Monday, November 13, 2006

The Iraq Symposium

The Belmont Club has a useful "shorthand" description of the positions taken by the different contributors to TNI's Iraq symposium.

For Franks, the problem is one of expectations: "In Iraq, has too much emphasis been placed on achievement of secondary objectives or preferences as the benchmark for victory? After all, the primary objective—the removal of a hostile regime—has been achieved." ...

For Steven Biddle the problem was that America got switcherooed. It came in to fight terrorists and did a good job on the targets it expected to find. Then somewhere along the line the mission changed to making a multiethnic Iraq work. ...

John Owen IV defines victory as establishing a stable successor state that does not seek nuclear weapons — and can serve as a counterweight to Iran. ...

Daniel Pipes thinks that the concept of victory in Iraq was pitched too high. American rule should have begun with an American puppet and then civility should have been slowly ground into the Iraqis. ...

Gary Rosen argues that civility should be forced on the fractious Iraqis, if necessary, at the point of an M-16. ...

Dov S. Zakheim thinks the important thing is to leave Iraq in one piece, with integral borders. Anything else would be a plus. If it takes accepting a strongman, then so be it.

[NOTE: The Belmont Club summary contained a description of Peter Choharis' contribution as well but is not summarized here as it does not appear to be an accurate account of what Peter actually said. TWR readers can go to the BC site to see what was written and Peter's response.]

I think that this all silly.
US has to continue the tiger - but events will spiral out of US control.

Of course, hiring a half million US soldiers and deploying them to Iraq will resolve all thses issues.

But US is not willing to pay that price.
Cost is the issue, isn't it? US loves no cost solutions.
Yeah, like the cost of alienating all of our allies on the way into Iraq!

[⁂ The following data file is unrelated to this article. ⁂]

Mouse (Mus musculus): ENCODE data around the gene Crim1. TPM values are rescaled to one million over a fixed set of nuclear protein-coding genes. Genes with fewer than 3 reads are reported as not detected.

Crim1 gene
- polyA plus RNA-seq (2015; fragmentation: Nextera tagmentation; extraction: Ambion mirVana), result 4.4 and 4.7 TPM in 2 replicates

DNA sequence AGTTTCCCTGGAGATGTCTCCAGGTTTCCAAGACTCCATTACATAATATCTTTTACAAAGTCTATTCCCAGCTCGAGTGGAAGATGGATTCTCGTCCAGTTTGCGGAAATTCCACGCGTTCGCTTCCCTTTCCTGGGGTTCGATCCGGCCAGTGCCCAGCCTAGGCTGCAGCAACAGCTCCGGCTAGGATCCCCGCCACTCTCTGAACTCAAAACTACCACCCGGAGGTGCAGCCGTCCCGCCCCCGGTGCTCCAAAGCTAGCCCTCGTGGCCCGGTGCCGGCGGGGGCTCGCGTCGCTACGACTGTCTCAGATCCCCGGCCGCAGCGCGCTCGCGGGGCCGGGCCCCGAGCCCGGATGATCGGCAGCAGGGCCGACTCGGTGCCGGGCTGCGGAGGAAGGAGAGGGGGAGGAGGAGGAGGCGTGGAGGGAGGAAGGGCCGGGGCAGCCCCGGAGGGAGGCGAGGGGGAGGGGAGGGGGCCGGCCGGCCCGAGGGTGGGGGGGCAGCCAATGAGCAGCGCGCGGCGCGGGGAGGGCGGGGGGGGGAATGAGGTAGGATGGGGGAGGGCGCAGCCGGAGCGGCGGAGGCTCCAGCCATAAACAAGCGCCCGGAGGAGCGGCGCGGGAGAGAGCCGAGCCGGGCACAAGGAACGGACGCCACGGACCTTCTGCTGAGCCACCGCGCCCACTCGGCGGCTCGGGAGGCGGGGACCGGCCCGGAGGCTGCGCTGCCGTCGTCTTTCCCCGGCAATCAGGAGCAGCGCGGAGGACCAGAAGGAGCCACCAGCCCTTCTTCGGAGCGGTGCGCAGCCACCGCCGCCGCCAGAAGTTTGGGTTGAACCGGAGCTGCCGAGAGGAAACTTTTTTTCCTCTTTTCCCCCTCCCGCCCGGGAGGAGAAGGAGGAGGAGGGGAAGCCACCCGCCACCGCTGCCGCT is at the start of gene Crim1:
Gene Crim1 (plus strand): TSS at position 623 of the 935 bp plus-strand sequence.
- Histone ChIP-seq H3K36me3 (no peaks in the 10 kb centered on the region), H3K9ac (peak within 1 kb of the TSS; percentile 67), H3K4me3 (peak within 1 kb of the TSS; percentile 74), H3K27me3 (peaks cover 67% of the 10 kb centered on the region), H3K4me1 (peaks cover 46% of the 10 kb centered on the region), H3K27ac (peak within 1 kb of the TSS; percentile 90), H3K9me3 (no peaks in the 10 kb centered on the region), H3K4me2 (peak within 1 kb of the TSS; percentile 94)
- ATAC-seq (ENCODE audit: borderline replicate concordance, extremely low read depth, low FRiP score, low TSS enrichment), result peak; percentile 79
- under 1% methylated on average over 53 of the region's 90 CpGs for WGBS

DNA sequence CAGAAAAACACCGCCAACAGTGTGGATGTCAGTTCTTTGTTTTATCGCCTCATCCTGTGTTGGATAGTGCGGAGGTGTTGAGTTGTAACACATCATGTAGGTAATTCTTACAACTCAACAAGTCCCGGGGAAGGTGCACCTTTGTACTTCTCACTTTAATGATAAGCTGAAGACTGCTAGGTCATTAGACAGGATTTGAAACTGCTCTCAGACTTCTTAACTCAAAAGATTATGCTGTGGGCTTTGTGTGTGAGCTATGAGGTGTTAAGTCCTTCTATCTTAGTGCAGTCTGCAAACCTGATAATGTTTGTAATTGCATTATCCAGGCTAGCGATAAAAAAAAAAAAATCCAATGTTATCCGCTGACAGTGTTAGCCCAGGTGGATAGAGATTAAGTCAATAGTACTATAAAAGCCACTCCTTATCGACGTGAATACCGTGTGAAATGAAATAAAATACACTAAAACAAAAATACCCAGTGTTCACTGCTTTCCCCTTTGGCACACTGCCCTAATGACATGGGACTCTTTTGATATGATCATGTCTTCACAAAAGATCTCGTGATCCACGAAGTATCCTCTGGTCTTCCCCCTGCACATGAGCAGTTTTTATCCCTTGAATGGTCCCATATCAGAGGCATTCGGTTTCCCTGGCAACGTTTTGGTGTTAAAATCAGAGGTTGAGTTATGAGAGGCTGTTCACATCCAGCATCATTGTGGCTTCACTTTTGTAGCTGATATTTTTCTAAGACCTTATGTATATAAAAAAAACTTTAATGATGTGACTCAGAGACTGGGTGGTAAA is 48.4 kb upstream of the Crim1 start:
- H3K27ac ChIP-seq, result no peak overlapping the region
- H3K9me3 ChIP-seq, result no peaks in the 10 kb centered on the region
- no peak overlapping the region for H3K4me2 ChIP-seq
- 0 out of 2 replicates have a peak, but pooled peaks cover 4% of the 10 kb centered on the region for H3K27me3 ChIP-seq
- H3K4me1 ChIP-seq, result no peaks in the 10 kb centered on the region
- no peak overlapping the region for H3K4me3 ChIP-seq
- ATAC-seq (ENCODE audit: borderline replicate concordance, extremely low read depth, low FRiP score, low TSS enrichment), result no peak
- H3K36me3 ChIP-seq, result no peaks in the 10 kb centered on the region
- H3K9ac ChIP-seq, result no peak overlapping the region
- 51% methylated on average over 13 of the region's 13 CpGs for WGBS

In reference to your November 10 article in NIo: what a disappointment (what I really want to say is, “what a load of crap”). Disappointing, because I turn regularly to TWR and NI for my daily dose of realism. However, I’m not sure if it’s some personal enmity or some overall sour grapes left over from the recent election, but “Democrats, Irrelevant” seriously undermines your credibility as an objective journalist.

This isn’t to say that your most basic premise is incorrect: a serious foreign policy debate is lacking and was absent from the midterm elections. But COME ON! Hanging this on the Dems and Dean without any kind of objective and unbiased comparison to the kind of movement politics the GOP ran on in the last several elections is, well, disingenuous of you at best. And highly UN-realistic if you really expected the kind of debate (Kosovo?) you describe.

The GOP had dragged politics to a new low. Give the Dems some credit for running solid campaigns that were NOT just about Iraq, but also about new approaches to a lot of fundamental economic, environmental and important local issues. Even I have to be impressed that as much as the GOP tried to drag it all down, many (not all) Dems gained support with moderate, populist messages that are as if not more important than strategies for Iraq.

What the hell did Rove have to offer?

Seriously. If you really believe statements like “[there is] an unwillingness to offer dissenting viewpoints or alternative options because one presumes that the “majority opinion” is based on superior information or analysis” – well, come on, Nick. You really think that this (midterm!) election was such a letdown “by the standards of past U.S. elections” in terms of the level of debate? Maybe I was asleep when C-Span ran coverage of all those astute debates. And do you really think it was that much worse than the 2005 ballot in Germany? Not sure which campaign you were watching.

You’ve got to give some credit where credit is due. Or simply drop it. But you’re losing credibility by running such a piece, and that disappoints me. We need more clear, critical thinkers. Not whiners!